After looking at the latest USDA price projections for corn, wheat, and soybeans, and taking into account price patterns for the crops, five university economists say the Price Loss Coverage subsidy is a better choice for growers than the Agricultural Risk Coverage subsidy for corn and wheat grown this year.
Three years of bumper crops collided with the Sino-U.S. trade war to create the largest U.S. soybean stockpile ever, a price-depressing 1 billion bushels at the start of this month. But by next Sept. 1, the so-called carry-over will be just two-thirds of its current size, estimated the USDA on Thursday.
For the first time since the 2014 farm bill was implemented, the USDA is giving farmers the option of changing enrollment between the insurance-like Agriculture Risk Coverage and the traditionally designed Price Loss Coverage subsidies.
Farmland values are falling for the fifth year in the Midwest, and one factor in the decline is “muted expectations for farm income” this year, said the Chicago Federal Reserve Bank on Thursday. “The profitability of many corn and soybean farms will almost surely fall from their 2018 levels — possibly by a lot for some.”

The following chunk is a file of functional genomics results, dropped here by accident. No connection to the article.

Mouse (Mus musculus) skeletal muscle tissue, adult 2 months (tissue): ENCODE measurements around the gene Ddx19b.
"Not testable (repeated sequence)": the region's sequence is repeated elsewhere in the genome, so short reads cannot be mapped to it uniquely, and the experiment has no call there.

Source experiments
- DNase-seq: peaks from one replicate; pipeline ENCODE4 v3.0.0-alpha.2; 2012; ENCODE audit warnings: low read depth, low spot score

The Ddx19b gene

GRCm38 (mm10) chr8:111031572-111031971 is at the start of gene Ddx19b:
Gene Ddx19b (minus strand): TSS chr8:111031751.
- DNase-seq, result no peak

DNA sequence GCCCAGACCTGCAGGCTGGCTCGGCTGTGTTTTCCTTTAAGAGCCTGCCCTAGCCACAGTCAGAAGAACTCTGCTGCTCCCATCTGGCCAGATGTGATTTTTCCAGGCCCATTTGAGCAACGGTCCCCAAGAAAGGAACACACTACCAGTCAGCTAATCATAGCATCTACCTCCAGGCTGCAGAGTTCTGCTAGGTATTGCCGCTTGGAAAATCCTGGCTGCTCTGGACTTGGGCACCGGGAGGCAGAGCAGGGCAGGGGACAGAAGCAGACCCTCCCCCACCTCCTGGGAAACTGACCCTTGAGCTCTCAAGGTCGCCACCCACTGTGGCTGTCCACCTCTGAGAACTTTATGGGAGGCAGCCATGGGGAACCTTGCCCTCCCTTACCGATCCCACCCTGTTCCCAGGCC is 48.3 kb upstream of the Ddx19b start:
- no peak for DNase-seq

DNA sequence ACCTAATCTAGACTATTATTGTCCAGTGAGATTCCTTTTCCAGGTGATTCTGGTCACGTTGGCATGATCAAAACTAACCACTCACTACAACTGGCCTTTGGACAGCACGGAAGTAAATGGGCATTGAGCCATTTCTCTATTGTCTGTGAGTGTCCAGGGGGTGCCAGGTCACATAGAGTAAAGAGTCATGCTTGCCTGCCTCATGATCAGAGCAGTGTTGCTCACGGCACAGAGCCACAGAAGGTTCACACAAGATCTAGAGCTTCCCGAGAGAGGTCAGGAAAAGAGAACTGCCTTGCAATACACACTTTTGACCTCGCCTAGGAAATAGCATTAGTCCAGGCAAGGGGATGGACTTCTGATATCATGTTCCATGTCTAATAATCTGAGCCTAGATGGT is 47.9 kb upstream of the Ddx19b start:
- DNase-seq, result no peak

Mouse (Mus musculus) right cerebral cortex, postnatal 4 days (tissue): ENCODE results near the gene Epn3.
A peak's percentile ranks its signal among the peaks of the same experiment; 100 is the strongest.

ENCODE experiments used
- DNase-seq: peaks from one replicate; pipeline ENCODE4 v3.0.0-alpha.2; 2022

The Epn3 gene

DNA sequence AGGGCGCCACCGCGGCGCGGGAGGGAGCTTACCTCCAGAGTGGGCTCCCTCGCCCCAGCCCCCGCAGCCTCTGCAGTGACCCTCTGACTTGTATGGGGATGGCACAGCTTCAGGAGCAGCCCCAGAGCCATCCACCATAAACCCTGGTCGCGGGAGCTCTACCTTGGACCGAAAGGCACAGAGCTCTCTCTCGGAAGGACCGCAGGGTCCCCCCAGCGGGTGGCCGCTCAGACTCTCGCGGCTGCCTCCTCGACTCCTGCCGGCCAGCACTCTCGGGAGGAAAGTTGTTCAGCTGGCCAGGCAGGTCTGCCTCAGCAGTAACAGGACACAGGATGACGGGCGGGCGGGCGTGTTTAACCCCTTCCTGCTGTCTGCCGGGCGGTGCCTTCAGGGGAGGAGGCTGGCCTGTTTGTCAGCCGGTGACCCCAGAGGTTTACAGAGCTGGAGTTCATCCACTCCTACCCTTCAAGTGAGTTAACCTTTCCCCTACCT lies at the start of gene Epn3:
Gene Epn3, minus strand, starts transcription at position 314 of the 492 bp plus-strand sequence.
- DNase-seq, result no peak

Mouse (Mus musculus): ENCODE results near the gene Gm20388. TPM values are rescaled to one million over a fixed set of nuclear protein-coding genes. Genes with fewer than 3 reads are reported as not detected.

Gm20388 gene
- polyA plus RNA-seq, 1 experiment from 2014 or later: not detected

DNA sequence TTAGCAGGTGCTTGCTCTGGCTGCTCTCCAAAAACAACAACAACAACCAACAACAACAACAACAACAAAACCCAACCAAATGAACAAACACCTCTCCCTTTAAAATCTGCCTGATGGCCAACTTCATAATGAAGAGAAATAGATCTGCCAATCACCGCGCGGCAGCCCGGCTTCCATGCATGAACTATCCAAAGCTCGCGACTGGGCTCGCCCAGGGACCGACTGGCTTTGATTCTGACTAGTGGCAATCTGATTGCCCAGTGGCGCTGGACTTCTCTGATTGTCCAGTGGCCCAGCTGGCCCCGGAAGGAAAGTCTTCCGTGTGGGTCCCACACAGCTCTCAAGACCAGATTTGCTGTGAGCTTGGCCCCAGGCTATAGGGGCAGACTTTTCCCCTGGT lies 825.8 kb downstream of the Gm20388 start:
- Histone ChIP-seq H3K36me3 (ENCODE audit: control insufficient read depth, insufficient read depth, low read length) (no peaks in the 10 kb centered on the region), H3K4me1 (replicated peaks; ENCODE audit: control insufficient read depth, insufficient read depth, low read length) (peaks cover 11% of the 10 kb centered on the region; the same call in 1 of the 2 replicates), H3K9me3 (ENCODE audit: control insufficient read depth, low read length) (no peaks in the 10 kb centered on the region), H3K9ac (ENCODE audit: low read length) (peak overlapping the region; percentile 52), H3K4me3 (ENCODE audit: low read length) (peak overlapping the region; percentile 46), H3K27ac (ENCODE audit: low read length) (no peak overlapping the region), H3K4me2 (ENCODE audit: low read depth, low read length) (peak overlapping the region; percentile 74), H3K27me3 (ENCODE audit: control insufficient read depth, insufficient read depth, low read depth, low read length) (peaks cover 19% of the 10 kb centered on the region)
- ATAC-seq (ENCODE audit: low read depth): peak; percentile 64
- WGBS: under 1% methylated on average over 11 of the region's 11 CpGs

Agricultural lenders expect farm income, which weakened in the spring, to continue to decline this summer, although a recent rally in corn, soybean, and wheat prices will act as a stabilizer, said Federal Reserve banks in Kansas City, Minneapolis, and St. Louis on Thursday.
Spring flooding in the northern Plains and western Corn Belt will have a marginal impact on corn and soybean plantings, according to a USDA survey of growers and initial tallies of flooded land. With normal weather and yields, there would be limited impact on production of the two most widely grown U.S. crops, thanks to the huge amount of cropland nationwide.
The United States is awash in soybeans, the result of the trade war with China and a string of bumper crops. But although farmers were expected to respond by planting more corn this year while cutting back sharply on soybeans, it's no longer clear that this rush to corn will actually occur.
The White House is looking for additional progress in negotiations this week to resolve the Sino-U.S. trade war even as it cautions that “much work remains.” Agriculture is among the structural issues under discussion, according to the administration.
After hitting a pothole in 2018, U.S. net farm income will recover this year under the combined effects of financial belt-tightening and rising crop prices, said the USDA on Thursday. It projected net farm income of $77.6 billion in 2019, which would be the highest total since the commodity boom collapsed in 2014.